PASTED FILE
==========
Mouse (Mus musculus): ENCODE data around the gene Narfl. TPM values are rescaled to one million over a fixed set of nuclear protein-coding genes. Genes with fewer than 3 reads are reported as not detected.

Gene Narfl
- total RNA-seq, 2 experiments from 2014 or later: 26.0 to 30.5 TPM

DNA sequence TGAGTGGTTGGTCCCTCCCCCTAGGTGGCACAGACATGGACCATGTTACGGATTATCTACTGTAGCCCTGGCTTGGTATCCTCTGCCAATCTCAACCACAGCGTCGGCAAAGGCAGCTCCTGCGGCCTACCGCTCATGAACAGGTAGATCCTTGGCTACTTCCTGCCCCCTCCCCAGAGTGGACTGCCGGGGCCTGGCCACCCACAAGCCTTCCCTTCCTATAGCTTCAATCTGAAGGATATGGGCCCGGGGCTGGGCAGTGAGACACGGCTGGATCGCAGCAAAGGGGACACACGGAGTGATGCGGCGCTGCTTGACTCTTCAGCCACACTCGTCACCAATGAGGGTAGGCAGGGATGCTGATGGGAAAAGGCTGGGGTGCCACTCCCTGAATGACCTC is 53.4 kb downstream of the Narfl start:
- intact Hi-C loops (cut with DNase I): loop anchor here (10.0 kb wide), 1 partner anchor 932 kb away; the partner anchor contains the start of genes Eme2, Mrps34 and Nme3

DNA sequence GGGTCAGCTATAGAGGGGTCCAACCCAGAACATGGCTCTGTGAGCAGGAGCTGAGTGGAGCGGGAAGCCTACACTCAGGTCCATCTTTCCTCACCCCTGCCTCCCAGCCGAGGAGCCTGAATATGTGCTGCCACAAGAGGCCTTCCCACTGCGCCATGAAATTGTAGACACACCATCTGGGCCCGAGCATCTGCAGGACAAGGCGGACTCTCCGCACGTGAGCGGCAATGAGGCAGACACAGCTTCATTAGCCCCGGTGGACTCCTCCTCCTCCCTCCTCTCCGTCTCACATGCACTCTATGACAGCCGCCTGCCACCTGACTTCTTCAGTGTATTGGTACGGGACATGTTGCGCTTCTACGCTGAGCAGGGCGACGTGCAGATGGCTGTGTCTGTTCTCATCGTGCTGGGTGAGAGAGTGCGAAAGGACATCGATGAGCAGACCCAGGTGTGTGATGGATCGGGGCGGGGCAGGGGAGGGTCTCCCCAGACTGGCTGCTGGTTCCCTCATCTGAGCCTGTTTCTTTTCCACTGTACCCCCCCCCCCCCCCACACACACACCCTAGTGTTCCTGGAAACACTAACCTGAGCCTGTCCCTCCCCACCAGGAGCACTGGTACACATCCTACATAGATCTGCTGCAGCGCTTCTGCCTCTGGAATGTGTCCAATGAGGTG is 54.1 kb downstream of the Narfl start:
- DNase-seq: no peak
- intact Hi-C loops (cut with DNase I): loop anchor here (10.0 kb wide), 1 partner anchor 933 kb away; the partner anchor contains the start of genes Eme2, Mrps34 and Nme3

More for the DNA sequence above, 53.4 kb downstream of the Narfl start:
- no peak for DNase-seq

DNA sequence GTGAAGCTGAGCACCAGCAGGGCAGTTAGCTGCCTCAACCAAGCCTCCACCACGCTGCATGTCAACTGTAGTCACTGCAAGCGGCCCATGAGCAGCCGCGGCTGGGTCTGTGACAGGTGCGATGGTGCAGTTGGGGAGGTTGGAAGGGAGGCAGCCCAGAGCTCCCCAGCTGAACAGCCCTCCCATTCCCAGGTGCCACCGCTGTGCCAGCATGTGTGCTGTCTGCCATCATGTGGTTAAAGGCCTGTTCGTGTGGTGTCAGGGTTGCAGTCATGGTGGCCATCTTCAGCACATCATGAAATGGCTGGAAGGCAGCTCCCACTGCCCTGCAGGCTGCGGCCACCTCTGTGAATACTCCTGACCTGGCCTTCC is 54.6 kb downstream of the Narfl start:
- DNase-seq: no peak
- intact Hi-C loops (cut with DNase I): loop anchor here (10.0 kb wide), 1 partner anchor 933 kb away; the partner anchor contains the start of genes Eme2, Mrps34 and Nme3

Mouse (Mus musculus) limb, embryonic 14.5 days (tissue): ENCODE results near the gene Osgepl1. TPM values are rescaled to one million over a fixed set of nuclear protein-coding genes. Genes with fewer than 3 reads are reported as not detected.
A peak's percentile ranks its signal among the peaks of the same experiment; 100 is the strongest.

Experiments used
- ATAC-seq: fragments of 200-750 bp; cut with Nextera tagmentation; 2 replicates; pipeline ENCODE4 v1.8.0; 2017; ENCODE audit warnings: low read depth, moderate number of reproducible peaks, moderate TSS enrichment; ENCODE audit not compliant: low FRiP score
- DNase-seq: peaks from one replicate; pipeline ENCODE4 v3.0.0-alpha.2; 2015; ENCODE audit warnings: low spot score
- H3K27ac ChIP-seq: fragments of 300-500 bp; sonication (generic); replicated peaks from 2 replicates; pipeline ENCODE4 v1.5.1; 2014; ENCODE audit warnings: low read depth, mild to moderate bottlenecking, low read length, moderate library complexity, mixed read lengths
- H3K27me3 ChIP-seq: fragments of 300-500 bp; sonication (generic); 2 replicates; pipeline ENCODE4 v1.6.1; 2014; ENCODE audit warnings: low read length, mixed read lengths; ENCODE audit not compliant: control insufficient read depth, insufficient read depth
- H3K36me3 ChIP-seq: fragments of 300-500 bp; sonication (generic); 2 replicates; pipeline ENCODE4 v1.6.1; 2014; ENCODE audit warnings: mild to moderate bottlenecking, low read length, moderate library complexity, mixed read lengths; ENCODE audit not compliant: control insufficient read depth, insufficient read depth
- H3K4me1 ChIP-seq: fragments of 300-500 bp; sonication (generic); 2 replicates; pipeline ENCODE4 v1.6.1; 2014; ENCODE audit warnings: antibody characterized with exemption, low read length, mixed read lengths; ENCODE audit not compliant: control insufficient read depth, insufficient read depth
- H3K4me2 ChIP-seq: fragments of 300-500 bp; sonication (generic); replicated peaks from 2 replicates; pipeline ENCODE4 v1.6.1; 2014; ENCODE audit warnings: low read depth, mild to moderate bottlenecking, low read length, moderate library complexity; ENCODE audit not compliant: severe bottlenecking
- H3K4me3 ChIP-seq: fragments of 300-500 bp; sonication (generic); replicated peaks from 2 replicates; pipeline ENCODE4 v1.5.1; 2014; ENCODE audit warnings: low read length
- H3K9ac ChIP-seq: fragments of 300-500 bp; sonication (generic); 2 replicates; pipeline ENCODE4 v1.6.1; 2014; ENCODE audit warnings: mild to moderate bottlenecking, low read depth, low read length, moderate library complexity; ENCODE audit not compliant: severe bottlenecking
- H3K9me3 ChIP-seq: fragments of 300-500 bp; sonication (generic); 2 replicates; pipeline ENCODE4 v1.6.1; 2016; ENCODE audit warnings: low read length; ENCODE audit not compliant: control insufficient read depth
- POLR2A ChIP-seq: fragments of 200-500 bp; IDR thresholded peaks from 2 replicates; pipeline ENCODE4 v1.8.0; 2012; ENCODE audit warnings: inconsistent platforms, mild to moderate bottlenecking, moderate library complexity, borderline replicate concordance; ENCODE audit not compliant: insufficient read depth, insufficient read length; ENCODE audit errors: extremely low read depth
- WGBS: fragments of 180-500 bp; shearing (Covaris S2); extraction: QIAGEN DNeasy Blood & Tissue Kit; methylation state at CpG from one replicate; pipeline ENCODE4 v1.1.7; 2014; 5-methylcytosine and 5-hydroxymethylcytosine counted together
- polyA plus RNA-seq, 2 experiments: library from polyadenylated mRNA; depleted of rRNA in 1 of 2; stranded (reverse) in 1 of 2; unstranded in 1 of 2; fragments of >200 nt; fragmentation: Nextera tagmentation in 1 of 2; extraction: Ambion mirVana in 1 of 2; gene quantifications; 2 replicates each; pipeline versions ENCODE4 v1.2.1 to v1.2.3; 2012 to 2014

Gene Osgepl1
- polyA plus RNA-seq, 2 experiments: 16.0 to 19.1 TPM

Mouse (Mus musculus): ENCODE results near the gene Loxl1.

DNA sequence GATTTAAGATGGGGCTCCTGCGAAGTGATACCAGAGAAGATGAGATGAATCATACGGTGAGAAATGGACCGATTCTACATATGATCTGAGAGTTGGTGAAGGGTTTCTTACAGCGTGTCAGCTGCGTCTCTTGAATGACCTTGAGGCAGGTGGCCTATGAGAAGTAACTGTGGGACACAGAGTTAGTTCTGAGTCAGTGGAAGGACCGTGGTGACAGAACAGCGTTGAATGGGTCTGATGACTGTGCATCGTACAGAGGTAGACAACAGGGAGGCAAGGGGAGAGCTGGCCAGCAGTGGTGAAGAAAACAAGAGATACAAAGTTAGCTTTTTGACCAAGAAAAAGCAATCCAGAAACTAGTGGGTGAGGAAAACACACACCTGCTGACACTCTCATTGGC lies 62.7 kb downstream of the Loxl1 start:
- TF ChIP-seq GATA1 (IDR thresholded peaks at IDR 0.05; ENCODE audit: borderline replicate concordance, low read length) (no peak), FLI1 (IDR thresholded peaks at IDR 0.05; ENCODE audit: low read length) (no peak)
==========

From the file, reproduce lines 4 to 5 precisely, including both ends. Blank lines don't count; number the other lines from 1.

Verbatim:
DNA sequence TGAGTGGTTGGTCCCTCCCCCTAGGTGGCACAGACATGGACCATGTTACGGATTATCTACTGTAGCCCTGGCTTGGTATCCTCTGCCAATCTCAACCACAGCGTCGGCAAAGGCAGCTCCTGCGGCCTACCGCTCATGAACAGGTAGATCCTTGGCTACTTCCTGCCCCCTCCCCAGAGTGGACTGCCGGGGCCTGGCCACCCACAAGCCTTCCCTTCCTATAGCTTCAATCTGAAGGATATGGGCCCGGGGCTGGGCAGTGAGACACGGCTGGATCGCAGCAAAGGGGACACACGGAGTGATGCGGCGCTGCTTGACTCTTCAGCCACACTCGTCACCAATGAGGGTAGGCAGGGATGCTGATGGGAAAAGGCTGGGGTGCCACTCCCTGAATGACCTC is 53.4 kb downstream of the Narfl start:
- intact Hi-C loops (cut with DNase I): loop anchor here (10.0 kb wide), 1 partner anchor 932 kb away; the partner anchor contains the start of genes Eme2, Mrps34 and Nme3